• delay in seeking care;
  • acute myocardial infarction;
  • common sense model;
  • illness representation;
  • symptom recognition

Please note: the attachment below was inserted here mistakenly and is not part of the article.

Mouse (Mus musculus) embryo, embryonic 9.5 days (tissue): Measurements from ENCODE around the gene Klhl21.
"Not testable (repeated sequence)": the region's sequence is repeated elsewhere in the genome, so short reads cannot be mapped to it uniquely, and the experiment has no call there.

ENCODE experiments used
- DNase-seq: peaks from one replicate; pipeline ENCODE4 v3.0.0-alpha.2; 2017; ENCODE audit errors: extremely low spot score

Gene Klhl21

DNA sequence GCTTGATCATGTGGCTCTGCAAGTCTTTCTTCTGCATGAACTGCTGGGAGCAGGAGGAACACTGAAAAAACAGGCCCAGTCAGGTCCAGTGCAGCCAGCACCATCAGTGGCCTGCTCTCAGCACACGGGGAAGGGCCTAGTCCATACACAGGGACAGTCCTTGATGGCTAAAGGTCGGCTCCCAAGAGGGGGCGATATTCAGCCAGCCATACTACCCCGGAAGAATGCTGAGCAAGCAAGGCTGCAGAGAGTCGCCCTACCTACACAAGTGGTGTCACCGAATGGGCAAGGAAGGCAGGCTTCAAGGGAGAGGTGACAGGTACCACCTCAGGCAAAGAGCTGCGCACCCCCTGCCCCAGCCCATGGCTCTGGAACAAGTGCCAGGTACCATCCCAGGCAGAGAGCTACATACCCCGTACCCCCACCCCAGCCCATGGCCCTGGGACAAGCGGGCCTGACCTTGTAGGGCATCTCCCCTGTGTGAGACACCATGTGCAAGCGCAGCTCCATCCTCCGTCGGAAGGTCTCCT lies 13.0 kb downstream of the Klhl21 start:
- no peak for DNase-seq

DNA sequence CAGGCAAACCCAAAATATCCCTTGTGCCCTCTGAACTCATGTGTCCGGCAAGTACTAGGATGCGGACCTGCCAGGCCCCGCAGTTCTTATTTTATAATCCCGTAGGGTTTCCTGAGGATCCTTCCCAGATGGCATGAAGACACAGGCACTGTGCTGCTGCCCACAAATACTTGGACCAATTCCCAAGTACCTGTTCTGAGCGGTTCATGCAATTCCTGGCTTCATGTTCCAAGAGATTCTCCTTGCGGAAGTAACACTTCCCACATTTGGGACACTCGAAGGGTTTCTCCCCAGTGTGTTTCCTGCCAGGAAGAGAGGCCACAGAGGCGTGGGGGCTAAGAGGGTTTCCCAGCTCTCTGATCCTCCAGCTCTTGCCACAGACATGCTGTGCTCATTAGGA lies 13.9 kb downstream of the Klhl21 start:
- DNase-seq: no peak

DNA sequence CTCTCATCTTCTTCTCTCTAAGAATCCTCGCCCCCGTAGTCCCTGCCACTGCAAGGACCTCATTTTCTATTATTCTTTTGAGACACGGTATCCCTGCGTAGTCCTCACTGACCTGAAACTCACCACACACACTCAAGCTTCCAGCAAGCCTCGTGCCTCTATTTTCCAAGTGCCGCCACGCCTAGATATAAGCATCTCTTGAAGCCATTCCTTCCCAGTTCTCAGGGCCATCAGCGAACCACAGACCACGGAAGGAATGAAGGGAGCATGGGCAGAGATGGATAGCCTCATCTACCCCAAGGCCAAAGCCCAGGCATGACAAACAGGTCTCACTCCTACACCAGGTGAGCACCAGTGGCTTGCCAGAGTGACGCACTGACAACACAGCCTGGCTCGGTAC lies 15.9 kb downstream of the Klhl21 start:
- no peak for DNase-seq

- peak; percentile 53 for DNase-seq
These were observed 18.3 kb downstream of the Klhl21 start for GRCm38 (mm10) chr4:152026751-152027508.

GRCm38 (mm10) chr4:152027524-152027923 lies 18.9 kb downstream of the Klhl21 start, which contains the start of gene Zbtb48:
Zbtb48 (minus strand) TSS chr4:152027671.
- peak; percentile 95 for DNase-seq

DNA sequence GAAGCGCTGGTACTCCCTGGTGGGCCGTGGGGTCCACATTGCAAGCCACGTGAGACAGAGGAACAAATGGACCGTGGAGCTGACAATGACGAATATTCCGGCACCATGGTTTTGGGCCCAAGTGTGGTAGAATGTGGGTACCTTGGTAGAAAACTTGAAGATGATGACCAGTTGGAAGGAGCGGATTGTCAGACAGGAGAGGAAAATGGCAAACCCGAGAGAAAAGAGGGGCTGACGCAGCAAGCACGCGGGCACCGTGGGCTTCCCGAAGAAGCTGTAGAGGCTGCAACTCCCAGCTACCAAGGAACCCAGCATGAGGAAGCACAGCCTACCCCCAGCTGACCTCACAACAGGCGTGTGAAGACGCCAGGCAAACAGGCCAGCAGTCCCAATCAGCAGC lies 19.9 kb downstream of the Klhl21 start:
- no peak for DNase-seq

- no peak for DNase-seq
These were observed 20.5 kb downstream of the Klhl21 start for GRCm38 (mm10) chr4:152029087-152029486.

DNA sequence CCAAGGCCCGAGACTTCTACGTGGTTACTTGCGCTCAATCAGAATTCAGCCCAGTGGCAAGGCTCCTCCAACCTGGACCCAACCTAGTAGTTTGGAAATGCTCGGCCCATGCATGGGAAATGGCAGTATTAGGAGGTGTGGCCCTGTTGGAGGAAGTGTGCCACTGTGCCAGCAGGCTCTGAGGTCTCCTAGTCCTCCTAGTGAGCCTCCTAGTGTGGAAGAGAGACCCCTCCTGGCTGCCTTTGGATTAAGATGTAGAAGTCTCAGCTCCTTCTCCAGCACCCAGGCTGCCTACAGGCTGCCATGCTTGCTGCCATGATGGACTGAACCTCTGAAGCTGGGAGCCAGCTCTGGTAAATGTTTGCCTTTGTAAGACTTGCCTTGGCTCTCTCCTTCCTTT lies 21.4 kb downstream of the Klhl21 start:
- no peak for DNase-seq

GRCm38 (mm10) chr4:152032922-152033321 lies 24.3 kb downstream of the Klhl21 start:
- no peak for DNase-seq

Thirty percent of people who experience symptoms of acute myocardial infarction (AMI) do not seek care until more than 2–6 hours after onset of symptoms, increasing their risk for morbidity and mortality. Using a model based on two frameworks, the common sense model of illness representation (CSM) and goal expectancy, variables associated with delay were examined to identify the most salient predictors of delay in seeking care for AMI. Hierarchical regression analysis revealed that the set of illness representation components from the CSM was a significant predictor of time to seek care, but individually, only recognition of symptoms as being caused by the heart was significant. Providing accurate information on symptoms of AMI may lead to early recognition, reduced delay, and reduced morbidity and mortality. © Wiley Periodicals, Inc. Res Nurs Health 28:283–294, 2005